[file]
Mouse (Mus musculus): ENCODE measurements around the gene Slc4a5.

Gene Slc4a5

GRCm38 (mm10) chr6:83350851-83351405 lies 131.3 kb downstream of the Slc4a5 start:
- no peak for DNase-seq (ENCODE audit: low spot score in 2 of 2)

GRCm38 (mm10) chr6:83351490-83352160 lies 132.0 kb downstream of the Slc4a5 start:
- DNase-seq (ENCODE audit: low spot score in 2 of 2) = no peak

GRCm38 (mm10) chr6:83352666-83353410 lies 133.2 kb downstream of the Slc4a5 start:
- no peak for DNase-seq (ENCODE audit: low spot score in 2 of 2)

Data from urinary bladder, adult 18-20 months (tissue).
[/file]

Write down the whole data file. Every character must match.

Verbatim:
Mouse (Mus musculus): ENCODE measurements around the gene Slc4a5.

Gene Slc4a5

GRCm38 (mm10) chr6:83350851-83351405 lies 131.3 kb downstream of the Slc4a5 start:
- no peak for DNase-seq (ENCODE audit: low spot score in 2 of 2)

GRCm38 (mm10) chr6:83351490-83352160 lies 132.0 kb downstream of the Slc4a5 start:
- DNase-seq (ENCODE audit: low spot score in 2 of 2) = no peak

GRCm38 (mm10) chr6:83352666-83353410 lies 133.2 kb downstream of the Slc4a5 start:
- no peak for DNase-seq (ENCODE audit: low spot score in 2 of 2)

Data from urinary bladder, adult 18-20 months (tissue).